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Halliburton & Baker Hughes

How 2014's oil slump contributes to the Halliburton and Baker Hughes energy deal and what it means for the E/CTRM industry.

This may be the largest energy deal in a decade. The CEO of Halliburton said "The transaction will combine the companies' product and service capabilities to deliver an unsurpassed depth and breadth of solutions to our customers, ...and creating jobs and serving customers around the globe."

Really? Both of these companies have been affected by the oil slump this year. Analysts are doubtful that this combined company will have power to raise prices for drilling, cementing and fracturing -- especially with new services companies growing in China, India and South Korea.

Perhaps they may be able to affect pricing in areas that are the hardest to service, like the Arctic or the deepest offshore oil areas. But the industry leader there is Schlumberger, which is much bigger than either company.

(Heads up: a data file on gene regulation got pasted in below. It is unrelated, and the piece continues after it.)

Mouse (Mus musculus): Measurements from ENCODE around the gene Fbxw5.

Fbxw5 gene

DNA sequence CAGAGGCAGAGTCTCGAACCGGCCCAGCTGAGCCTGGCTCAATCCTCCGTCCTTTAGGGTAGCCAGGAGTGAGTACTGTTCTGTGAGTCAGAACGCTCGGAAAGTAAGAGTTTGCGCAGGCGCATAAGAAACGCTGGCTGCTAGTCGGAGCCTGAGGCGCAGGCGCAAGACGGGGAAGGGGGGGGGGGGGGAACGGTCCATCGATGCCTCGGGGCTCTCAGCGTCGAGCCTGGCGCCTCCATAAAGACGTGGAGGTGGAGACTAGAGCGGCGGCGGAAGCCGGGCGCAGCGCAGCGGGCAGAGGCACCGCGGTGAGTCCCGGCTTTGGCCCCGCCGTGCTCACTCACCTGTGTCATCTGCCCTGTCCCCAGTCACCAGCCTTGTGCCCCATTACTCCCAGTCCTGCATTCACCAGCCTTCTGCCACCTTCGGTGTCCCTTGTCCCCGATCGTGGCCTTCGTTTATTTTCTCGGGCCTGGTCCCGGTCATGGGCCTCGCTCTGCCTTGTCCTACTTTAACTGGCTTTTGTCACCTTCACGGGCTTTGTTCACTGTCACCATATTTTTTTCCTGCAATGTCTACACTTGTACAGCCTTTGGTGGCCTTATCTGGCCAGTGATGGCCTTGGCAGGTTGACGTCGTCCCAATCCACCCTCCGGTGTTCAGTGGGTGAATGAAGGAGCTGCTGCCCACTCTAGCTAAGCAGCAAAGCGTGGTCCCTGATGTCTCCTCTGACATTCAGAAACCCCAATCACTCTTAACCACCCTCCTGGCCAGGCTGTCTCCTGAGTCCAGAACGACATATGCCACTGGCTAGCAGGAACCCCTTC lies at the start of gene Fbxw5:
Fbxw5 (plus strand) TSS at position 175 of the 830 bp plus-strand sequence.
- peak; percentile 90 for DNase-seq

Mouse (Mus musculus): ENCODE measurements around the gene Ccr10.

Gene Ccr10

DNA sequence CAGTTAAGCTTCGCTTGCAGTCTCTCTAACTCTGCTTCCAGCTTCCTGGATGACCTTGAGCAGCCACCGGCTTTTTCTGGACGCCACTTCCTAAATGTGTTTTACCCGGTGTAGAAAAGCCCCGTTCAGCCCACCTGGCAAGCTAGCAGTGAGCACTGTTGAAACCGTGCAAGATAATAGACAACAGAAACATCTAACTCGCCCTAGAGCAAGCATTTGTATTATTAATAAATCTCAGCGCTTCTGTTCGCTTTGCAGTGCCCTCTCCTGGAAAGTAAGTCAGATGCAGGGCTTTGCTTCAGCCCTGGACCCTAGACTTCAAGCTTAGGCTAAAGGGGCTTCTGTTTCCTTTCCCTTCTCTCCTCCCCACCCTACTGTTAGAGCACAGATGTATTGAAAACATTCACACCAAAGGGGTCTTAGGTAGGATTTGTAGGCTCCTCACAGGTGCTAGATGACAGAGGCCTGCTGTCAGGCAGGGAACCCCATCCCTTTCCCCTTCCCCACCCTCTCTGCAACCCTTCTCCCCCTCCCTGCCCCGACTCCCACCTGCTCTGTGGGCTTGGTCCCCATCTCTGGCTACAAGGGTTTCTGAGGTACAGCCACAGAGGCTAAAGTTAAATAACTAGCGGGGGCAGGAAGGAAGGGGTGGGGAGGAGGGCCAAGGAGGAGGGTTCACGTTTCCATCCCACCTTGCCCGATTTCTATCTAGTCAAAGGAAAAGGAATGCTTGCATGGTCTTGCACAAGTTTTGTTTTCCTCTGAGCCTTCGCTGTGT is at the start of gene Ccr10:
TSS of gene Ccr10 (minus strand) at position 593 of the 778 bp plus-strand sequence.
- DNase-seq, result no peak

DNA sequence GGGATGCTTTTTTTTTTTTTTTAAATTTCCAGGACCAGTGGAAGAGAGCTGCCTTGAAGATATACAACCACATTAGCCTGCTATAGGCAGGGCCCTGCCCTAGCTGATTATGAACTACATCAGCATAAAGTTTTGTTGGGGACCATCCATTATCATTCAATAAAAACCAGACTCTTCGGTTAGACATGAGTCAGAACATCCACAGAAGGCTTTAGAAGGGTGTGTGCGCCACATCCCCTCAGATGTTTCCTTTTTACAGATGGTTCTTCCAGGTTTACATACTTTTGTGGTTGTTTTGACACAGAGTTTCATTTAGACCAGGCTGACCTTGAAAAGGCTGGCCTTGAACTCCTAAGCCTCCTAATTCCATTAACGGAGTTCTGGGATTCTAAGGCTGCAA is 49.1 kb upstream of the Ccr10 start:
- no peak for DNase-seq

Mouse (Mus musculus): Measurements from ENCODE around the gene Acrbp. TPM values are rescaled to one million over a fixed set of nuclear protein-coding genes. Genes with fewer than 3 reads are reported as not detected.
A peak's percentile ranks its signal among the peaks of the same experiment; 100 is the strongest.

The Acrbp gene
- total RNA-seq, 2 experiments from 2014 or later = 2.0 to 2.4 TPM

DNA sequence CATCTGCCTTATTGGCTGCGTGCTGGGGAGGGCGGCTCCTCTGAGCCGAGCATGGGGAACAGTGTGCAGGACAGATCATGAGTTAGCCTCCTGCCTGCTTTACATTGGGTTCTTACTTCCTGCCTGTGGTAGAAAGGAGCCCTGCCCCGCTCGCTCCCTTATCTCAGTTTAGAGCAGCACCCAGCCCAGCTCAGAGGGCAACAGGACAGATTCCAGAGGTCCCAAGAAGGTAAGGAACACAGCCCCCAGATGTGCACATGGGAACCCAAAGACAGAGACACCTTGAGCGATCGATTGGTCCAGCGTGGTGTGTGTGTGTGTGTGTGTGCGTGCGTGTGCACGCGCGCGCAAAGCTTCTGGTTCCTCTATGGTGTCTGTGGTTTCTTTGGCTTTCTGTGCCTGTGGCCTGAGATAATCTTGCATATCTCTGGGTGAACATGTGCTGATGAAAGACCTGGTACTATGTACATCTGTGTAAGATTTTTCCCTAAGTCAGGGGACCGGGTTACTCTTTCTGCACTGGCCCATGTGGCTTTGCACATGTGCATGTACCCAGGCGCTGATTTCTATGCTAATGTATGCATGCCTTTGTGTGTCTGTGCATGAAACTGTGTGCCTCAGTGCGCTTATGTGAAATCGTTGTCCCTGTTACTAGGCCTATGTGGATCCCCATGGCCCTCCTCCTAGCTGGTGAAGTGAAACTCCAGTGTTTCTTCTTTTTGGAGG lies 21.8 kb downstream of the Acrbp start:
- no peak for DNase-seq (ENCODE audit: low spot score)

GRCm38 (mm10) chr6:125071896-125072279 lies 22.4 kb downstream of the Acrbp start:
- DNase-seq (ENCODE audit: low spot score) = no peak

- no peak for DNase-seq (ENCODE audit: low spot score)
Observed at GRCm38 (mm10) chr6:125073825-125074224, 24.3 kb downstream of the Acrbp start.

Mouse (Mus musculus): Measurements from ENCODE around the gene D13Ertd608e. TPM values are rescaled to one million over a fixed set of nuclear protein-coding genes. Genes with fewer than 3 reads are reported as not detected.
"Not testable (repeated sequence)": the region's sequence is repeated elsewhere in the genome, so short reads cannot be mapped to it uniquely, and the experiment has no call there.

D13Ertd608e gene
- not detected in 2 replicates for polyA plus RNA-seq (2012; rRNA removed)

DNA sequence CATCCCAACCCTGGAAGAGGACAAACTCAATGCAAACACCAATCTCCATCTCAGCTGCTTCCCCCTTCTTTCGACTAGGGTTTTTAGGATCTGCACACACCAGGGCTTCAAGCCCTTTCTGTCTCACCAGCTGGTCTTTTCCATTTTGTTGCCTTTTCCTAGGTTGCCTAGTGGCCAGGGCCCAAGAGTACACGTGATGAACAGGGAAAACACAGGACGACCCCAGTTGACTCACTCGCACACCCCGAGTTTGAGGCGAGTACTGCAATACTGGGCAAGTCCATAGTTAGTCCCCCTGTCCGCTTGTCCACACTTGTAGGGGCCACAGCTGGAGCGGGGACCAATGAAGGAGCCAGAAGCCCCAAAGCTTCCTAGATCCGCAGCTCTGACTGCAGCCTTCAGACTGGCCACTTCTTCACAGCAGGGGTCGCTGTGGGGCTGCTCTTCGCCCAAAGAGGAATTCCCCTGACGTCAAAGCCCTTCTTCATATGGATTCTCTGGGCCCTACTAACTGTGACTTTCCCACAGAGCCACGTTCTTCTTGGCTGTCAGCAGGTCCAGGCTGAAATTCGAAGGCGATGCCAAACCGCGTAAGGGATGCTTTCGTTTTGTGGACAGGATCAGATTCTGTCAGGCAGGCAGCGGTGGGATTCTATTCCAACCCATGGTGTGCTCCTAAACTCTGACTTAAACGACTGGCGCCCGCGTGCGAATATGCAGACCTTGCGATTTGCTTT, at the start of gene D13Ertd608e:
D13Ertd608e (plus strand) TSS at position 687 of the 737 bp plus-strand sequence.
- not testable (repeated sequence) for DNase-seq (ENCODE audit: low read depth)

According to strategy guru Porter, you want to be the lowest cost provider or the differentiated market leader, neither of which this merger forms.

Why then would this make sense?

My money thinks that it is purely a cost cutting play -- they see the $80 oil slump continuing and business becoming more and more difficult. In fact, Halliburton has come out and said it will divest businesses worth up to $7.5B. Further, it may be worse than we think, since it has also committed to pay a $3.5B fee if the transaction terminates if they don't get the anti-trust approvals.

So, "creating jobs"? No, I don't think so.


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